(4) Polyethers including the polymers obtained by the reaction of starting compounds which contain reactive hydrogen atoms with alkylene oxides such as propylene oxide, butylene oxide, styrene oxide, tetrahydrofuran, epichlorohydrin or mixtures of these alkylene oxides. Certain proportions of ethylene oxide may also be included, provided the polyether does not contain more than about 10% by weight of ethylene oxide, however, polyethers which do not contain ethylene oxide are generally used. The preferred starting compounds containing at least one reactive hydrogen atom include the polyols set forth as suitable for preparing the polyester polyols and, in addition, water, methanol, ethanol, 1,2,6-hexane triol, 1,2,4-butane triol, trimethylol ethane, pentaerythritol, mannitol, sorbitol, methyl glycoside, sucrose, phenol, isononyl phenol, resorcinol, hydroquinone, 1,1,1- or 1,1,2-tris-(hydroxylphenyl)-ethane.
Polyethers which have been obtained by the reaction of starting compounds containing amine compounds can also be used, but are less preferred for use in the present invention. Suitable amine starting compounds include: amonia, methyl amine, tetramethylene diamine, ethanolamine, diethanol amine, triethanolamine, ethylene diamine, diethylene triamine, triethylene tetramine, 1,6-hexane diamine, piperazine, 2,5-dimethyl piperazine, 1-amino-3-aminomethyl-3,5,5-trimethyl-cyclohexane, bis-(4-amino-cyclohexyl)-methane, bis-(4-amino-3-methyl-cyclohexyl)-methane, 1,4-cyclohexane diamine, 1,2-propane diamine, hydrazine, aminoacid hydrazides, hydrazides of semicarbazido carboxylic acids, bis-hydrazides, bis-semicarbazides, aniline, phenylene diamine, 2,4- and 2,6-toluylene diamine, polyphenylene polymethylene polyamines of the kind obtained by the aniline/formaldehyde condensation reaction and mixtures thereof. Resinous materials such as phenol and cresol resins may be used as the starting materials. Polyethers modified by vinyl polymers are also suitable for the process according to the invention. Products of this kind may be obtained by polymerizing, e.g., styrene and acrylonitrile in the presence of polyethers (U.S. Pat. Nos. 3,383,351: 3,304,273: 3,523,095: and 3,110,695: and German Pat. No. 1,152,536). Also suitable as polyethers are amino polyethers wherein at least a portion of the hydroxyl groups of the previously described polyethers are converted to amino groups. The preferred starting compounds for the polyethers are those compounds which exclusively contain hydroxyl groups, while compounds containing tertiary amine groups are less preferred and compounds containing isocyanate-reactive --NH groups are much less preferred.
(5) Polythioethers such as the condensation products obtained from thiodiglycol on its own and/or with other glycols, dicarboxylic acids, formaldehyde, amino carboxylic acids, or amino alcohols. The products are either polythio mixed ethers, polythio ether esters, or polythioether ester amides, depending on the co-components.
(6) Polyacetals including those obtained from the above-mentioned polyhydric alcohols, especially diethylene glycol, triethylene glycol, 4,4'-dioxyethoxy-di-phenyldimethylene, 1,6-hexane diol and formaldehyde.
Polyacetals suitable for use in the invention may also be prepared by the polymerization of cyclic acetals.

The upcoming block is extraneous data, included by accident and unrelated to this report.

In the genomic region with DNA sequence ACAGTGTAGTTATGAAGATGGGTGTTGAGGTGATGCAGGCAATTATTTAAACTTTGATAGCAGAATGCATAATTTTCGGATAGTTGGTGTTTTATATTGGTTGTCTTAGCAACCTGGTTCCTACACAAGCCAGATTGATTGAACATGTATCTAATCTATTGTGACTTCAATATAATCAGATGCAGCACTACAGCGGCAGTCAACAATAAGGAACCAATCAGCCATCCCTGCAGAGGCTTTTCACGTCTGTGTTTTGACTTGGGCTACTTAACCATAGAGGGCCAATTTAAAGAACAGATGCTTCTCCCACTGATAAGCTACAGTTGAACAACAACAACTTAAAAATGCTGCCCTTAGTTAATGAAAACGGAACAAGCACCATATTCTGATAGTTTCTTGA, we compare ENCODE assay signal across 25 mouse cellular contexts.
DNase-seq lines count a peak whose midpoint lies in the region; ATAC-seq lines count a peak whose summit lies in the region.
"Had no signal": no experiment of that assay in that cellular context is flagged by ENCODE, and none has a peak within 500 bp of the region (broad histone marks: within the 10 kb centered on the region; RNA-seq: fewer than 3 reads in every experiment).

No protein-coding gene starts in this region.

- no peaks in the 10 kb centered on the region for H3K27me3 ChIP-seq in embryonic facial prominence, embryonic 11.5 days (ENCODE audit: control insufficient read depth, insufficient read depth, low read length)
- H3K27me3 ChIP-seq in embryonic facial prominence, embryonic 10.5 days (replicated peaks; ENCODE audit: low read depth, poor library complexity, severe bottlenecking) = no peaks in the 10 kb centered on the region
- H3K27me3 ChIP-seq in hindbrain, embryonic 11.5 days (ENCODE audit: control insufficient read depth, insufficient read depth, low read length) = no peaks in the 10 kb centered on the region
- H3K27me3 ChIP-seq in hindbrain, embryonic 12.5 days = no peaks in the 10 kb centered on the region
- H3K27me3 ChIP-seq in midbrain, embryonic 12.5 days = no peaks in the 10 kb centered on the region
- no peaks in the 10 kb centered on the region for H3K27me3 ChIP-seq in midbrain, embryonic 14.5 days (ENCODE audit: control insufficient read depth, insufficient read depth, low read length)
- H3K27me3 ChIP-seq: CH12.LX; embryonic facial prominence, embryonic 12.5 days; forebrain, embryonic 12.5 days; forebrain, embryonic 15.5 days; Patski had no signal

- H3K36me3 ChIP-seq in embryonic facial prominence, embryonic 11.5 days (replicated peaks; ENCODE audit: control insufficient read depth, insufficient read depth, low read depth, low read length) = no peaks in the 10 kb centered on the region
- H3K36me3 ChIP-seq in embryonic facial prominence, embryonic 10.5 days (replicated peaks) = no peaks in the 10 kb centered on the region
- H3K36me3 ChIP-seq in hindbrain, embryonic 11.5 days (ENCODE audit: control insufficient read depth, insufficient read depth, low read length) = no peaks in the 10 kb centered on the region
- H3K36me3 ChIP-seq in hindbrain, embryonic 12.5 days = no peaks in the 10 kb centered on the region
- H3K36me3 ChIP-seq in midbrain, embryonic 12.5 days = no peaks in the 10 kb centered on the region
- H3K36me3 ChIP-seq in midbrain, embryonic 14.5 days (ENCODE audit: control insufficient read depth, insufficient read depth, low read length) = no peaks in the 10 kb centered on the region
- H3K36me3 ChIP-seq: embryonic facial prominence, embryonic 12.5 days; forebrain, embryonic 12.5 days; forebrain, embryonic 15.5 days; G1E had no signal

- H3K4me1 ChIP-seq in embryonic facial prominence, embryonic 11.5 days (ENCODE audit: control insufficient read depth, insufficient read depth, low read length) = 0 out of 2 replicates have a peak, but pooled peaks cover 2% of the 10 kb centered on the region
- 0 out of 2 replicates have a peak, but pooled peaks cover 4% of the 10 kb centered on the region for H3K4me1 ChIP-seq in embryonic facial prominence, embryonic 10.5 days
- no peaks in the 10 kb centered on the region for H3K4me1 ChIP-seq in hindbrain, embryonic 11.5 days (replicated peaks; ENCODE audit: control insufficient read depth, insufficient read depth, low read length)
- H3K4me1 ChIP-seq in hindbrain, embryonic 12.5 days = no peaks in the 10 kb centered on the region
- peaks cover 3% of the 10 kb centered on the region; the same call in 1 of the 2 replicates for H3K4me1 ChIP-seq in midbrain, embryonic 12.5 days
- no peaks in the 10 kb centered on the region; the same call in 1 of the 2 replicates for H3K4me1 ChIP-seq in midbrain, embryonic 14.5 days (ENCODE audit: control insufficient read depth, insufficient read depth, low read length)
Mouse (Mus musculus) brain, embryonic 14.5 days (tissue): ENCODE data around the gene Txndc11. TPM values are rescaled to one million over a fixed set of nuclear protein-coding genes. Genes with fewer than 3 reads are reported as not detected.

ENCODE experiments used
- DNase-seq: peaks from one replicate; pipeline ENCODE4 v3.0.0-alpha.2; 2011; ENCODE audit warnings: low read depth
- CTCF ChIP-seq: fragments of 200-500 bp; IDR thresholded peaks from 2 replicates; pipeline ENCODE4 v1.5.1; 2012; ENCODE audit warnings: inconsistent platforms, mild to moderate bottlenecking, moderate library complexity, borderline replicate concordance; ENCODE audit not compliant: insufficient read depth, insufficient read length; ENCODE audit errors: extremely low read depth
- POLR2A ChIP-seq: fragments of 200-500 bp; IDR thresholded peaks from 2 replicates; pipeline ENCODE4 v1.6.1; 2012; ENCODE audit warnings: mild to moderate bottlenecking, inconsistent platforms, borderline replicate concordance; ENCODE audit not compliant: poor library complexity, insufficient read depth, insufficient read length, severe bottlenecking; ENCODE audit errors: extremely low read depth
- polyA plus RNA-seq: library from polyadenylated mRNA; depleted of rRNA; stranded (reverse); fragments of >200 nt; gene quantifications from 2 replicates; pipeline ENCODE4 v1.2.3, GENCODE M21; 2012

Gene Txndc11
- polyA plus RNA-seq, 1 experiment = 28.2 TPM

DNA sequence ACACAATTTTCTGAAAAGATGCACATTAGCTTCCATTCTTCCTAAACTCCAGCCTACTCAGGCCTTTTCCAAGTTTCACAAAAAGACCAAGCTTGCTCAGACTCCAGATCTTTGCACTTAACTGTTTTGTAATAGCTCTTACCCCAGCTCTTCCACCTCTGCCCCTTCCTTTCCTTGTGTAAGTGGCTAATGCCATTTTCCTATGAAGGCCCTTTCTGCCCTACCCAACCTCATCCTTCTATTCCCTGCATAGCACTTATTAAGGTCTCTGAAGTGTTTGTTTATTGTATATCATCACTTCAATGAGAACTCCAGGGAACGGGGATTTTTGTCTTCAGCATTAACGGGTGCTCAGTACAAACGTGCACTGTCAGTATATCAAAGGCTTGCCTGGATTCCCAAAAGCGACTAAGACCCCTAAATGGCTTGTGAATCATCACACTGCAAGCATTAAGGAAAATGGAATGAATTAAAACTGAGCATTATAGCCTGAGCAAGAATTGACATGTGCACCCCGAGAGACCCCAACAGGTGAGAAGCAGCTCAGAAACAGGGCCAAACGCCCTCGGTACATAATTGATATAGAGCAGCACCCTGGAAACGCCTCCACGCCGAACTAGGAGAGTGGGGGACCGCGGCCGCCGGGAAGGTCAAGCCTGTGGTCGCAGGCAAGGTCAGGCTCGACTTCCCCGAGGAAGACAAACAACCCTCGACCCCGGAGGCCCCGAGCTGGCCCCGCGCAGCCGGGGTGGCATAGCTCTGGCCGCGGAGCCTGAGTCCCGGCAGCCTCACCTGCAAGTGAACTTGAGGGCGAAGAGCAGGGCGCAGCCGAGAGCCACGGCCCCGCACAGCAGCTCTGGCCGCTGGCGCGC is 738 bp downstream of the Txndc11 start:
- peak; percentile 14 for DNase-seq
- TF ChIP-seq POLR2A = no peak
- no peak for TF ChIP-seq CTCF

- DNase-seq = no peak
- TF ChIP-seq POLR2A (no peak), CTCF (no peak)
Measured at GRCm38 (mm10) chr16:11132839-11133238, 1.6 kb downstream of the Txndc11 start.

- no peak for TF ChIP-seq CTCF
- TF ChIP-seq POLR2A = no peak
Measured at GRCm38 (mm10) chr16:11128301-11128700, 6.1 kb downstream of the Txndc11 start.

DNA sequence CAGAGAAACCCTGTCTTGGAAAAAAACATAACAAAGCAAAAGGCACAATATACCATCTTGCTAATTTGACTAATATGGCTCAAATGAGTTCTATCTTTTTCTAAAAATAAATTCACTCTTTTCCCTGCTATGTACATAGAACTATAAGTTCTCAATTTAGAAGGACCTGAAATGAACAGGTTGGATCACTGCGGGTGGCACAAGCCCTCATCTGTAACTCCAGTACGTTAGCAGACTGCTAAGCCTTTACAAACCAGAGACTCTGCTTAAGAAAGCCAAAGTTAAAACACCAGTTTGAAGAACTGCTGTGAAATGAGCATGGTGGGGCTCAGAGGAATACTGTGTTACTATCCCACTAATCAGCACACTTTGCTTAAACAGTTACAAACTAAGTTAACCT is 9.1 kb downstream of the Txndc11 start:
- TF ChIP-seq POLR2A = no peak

(7) Polyether esters containing isocyanate-reactive groups and known in the art.
(8) Polyester amides and polyamides including the predominantly linear condensates obtained from polyvalent saturated and unsaturated carboxylic acids or their anhydrides and polyvalent saturated and unsaturated amino alcohols, diamines, polyamines, or mixtures thereof.
The compounds of the above-described type preferably used in the process according to the invention are dihydroxy polyesters, dihydroxy polylactones, dihydroxy polycarbonates, and dihydroxy polyester carbonates.
The low molecular weight compounds having molecular weights below 400 which may be used in the process for the preparation of the isocyanate-terminated prepolymers include, for example, the low molecular weight diols and diamines which have been described for the preparation of polyester polyols and polyether polyols, respectively.
In addition to the above-mentioned components which are preferably difunctional in the isocyanate polyaddition reaction, monofunctional and even small proportions of trifunctional and higher functional components generally known in polyurethane chemistry, such as trimethylolpropane, may be used in special cases in which slight branching of the isocyanate-terminated prepolymer is desired. However, these prepolymers should be substantially linear and this may be achieved by maintaining the average functionality of the prepolymer starting components below about 2.1.
The reaction components which ensure the dispersibility of the polyurethanes herein include compounds containing anionic group(s) or potential anionic group(s) (c) and, optionally, compounds containing lateral or terminal, hydrophilic ethylene oxide units (d). Component (c) is used in an amount sufficient to provide an anionic group content of about 5 to 190 milliequivalents, preferably about 10 to 120 milliequivalents and most preferably about 20 to 80 milliequivalents per 100 grams of prepolymer. Component (d) is used in an amount sufficient to provide a content of hydrophilic ethylene oxide units of up to about 10% by weight, preferably up to about 8% by weight, more preferably about 1.0 to 6.0% by weight, and most preferably about 2.0 to 6.0% by weight, based on the weight of the prepolymer. Components (c) and (d) may be either monofunctional or difunctional in the context of the isocyanate-polyaddition reaction. Suitable compounds include:
(c) an anionic hydrophilic component selected from